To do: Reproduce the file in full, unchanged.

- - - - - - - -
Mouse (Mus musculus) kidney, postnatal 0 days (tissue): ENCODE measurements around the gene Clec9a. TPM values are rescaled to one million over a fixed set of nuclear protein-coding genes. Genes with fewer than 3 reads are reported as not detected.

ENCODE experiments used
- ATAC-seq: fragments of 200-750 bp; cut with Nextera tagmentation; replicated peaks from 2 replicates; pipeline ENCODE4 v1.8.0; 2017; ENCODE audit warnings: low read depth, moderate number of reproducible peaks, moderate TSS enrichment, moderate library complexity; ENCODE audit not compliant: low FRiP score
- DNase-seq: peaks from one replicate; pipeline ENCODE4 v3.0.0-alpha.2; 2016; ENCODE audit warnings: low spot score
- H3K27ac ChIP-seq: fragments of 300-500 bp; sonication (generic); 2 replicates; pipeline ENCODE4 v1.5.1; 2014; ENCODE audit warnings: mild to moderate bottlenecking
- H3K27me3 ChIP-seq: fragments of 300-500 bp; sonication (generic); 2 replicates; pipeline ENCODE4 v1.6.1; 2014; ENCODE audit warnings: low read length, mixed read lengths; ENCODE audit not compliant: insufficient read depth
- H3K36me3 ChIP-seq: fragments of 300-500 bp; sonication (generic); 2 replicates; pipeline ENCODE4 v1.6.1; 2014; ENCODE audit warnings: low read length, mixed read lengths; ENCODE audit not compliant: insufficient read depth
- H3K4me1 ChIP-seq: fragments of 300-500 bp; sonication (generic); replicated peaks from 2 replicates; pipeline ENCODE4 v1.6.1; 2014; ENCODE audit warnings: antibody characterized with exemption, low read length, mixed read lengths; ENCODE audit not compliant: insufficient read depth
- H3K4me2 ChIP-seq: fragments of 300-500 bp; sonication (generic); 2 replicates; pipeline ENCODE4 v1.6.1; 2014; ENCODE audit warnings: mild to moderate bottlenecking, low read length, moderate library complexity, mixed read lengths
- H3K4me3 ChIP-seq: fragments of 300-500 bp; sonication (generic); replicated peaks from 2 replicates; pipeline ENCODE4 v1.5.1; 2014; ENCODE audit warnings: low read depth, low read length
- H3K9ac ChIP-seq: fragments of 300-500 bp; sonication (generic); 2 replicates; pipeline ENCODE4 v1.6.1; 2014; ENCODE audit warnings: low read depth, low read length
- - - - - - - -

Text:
Mouse (Mus musculus) kidney, postnatal 0 days (tissue): ENCODE measurements around the gene Clec9a. TPM values are rescaled to one million over a fixed set of nuclear protein-coding genes. Genes with fewer than 3 reads are reported as not detected.

ENCODE experiments used
- ATAC-seq: fragments of 200-750 bp; cut with Nextera tagmentation; replicated peaks from 2 replicates; pipeline ENCODE4 v1.8.0; 2017; ENCODE audit warnings: low read depth, moderate number of reproducible peaks, moderate TSS enrichment, moderate library complexity; ENCODE audit not compliant: low FRiP score
- DNase-seq: peaks from one replicate; pipeline ENCODE4 v3.0.0-alpha.2; 2016; ENCODE audit warnings: low spot score
- H3K27ac ChIP-seq: fragments of 300-500 bp; sonication (generic); 2 replicates; pipeline ENCODE4 v1.5.1; 2014; ENCODE audit warnings: mild to moderate bottlenecking
- H3K27me3 ChIP-seq: fragments of 300-500 bp; sonication (generic); 2 replicates; pipeline ENCODE4 v1.6.1; 2014; ENCODE audit warnings: low read length, mixed read lengths; ENCODE audit not compliant: insufficient read depth
- H3K36me3 ChIP-seq: fragments of 300-500 bp; sonication (generic); 2 replicates; pipeline ENCODE4 v1.6.1; 2014; ENCODE audit warnings: low read length, mixed read lengths; ENCODE audit not compliant: insufficient read depth
- H3K4me1 ChIP-seq: fragments of 300-500 bp; sonication (generic); replicated peaks from 2 replicates; pipeline ENCODE4 v1.6.1; 2014; ENCODE audit warnings: antibody characterized with exemption, low read length, mixed read lengths; ENCODE audit not compliant: insufficient read depth
- H3K4me2 ChIP-seq: fragments of 300-500 bp; sonication (generic); 2 replicates; pipeline ENCODE4 v1.6.1; 2014; ENCODE audit warnings: mild to moderate bottlenecking, low read length, moderate library complexity, mixed read lengths
- H3K4me3 ChIP-seq: fragments of 300-500 bp; sonication (generic); replicated peaks from 2 replicates; pipeline ENCODE4 v1.5.1; 2014; ENCODE audit warnings: low read depth, low read length
- H3K9ac ChIP-seq: fragments of 300-500 bp; sonication (generic); 2 replicates; pipeline ENCODE4 v1.6.1; 2014; ENCODE audit warnings: low read depth, low read length